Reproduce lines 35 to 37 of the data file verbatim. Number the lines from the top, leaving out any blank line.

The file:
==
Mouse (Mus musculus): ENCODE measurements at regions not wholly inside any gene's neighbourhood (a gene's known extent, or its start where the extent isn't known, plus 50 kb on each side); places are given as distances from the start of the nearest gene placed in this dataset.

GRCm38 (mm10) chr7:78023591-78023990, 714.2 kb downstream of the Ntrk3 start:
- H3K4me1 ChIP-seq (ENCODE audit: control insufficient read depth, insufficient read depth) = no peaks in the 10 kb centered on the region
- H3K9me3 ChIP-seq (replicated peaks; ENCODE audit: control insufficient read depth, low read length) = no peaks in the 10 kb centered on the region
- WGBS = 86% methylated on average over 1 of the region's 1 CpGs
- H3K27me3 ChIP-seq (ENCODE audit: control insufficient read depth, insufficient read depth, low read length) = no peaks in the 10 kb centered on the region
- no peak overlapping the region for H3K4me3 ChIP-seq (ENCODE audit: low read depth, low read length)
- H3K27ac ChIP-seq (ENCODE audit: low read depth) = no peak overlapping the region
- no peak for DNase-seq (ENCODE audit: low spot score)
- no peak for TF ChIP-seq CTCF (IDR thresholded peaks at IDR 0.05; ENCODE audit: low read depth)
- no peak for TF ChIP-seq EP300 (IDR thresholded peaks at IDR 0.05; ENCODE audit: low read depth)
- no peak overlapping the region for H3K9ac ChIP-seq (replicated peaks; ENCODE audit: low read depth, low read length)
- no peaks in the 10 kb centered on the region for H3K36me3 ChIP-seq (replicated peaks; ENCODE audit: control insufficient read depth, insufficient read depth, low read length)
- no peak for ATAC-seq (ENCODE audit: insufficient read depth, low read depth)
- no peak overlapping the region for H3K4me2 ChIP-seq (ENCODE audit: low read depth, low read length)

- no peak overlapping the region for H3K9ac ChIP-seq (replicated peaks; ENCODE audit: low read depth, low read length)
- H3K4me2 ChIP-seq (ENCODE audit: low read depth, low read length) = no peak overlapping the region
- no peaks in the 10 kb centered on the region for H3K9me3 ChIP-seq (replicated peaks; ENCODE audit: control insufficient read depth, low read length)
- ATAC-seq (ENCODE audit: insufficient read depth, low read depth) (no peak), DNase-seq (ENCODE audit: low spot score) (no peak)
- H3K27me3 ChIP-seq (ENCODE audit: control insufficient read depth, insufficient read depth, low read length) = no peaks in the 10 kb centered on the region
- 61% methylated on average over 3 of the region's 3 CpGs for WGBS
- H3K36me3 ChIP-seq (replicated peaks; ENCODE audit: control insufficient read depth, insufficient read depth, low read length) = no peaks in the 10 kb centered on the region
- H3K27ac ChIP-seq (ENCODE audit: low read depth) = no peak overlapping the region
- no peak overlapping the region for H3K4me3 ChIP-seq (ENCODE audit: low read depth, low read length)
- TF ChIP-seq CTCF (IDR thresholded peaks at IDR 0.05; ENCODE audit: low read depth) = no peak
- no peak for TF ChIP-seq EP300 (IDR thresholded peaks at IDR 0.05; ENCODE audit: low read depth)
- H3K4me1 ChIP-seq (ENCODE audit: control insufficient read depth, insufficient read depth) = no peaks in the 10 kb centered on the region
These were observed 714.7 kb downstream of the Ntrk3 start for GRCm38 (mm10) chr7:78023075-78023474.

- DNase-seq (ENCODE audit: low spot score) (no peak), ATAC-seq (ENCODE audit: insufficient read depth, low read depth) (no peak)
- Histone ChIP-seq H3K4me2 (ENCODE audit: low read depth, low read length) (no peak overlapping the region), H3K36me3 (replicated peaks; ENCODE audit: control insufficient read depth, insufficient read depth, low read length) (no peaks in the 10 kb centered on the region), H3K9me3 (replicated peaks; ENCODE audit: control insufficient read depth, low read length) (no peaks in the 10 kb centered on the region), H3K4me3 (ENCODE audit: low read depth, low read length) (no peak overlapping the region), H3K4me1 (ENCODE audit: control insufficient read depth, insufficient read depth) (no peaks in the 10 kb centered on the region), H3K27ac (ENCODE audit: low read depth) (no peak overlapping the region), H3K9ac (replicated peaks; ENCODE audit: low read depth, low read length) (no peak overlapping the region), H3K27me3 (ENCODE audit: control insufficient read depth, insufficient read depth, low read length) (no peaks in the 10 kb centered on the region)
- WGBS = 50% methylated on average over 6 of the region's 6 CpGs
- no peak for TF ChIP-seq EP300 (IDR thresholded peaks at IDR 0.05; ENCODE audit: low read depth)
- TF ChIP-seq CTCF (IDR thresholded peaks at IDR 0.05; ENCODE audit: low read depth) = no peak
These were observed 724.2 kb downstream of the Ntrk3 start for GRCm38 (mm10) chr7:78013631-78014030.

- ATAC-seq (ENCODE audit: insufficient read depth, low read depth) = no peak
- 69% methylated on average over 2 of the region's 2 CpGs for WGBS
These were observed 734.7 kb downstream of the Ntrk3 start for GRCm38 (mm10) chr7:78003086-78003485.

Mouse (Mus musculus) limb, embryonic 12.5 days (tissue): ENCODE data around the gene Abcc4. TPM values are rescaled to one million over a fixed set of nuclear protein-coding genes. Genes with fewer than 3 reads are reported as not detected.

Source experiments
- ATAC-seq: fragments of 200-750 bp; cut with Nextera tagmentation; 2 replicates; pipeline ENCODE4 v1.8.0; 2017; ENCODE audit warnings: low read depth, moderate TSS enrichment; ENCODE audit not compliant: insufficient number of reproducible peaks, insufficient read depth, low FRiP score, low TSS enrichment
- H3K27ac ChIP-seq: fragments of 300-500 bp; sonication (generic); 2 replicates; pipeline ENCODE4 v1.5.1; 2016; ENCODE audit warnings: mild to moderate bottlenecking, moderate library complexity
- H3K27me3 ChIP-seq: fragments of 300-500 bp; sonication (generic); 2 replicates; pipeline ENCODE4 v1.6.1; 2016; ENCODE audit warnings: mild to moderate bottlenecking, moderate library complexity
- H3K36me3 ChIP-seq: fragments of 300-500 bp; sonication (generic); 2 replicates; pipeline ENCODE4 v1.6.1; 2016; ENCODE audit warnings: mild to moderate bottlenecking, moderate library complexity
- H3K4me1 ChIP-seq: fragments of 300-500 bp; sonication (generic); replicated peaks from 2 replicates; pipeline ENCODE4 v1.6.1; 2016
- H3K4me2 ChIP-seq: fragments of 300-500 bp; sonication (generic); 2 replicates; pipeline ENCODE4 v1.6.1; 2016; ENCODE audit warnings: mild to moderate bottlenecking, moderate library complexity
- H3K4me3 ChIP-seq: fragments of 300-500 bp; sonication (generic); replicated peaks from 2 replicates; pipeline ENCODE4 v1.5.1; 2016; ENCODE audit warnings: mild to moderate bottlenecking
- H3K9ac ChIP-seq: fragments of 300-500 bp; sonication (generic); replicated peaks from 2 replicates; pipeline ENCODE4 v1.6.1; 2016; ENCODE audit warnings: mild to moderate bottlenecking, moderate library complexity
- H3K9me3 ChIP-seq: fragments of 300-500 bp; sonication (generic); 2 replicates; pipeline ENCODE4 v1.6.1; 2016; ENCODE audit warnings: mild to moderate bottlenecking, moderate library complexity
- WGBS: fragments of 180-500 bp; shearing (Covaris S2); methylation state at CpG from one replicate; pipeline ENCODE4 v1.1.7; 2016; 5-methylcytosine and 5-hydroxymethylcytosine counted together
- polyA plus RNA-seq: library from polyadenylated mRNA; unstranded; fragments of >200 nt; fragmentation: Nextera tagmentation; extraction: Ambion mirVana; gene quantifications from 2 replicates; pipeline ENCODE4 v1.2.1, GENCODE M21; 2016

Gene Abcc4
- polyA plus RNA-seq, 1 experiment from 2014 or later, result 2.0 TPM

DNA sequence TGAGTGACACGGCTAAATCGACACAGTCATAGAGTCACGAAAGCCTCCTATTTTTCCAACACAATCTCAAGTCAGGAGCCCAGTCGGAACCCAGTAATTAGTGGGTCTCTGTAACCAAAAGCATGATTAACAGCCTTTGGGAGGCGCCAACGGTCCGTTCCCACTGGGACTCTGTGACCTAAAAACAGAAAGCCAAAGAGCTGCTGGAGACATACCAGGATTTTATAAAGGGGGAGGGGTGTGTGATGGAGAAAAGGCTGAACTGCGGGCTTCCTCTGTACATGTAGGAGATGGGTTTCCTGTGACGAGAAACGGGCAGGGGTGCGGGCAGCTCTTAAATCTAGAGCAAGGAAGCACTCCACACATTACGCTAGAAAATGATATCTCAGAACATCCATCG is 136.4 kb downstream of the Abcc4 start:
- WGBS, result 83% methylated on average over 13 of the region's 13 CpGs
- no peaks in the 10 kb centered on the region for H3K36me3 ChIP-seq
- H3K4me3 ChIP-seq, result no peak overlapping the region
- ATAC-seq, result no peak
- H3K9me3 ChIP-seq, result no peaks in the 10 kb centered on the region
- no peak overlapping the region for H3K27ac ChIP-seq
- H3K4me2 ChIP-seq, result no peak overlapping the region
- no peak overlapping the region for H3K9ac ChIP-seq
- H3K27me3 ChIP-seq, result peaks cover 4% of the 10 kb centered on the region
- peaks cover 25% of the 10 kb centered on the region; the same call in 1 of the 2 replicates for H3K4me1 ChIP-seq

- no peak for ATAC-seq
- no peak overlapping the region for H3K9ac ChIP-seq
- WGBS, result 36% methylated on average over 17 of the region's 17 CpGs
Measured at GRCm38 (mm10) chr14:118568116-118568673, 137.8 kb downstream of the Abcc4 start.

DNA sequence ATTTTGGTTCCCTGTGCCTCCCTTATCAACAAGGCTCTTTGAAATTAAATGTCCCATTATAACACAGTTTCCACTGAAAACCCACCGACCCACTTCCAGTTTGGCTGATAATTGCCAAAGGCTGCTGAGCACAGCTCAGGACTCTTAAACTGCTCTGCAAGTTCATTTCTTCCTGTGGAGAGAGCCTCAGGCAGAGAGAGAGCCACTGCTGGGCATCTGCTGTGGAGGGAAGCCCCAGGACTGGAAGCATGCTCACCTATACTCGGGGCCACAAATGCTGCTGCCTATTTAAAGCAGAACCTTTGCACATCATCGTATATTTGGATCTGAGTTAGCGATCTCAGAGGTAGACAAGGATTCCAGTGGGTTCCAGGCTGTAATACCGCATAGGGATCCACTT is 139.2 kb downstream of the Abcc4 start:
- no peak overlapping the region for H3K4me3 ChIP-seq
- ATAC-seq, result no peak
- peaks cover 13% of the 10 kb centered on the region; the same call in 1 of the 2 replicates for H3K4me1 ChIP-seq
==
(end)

- ATAC-seq (ENCODE audit: insufficient read depth, low read depth) = no peak
- 69% methylated on average over 2 of the region's 2 CpGs for WGBS
These were observed 734.7 kb downstream of the Ntrk3 start for GRCm38 (mm10) chr7:78003086-78003485.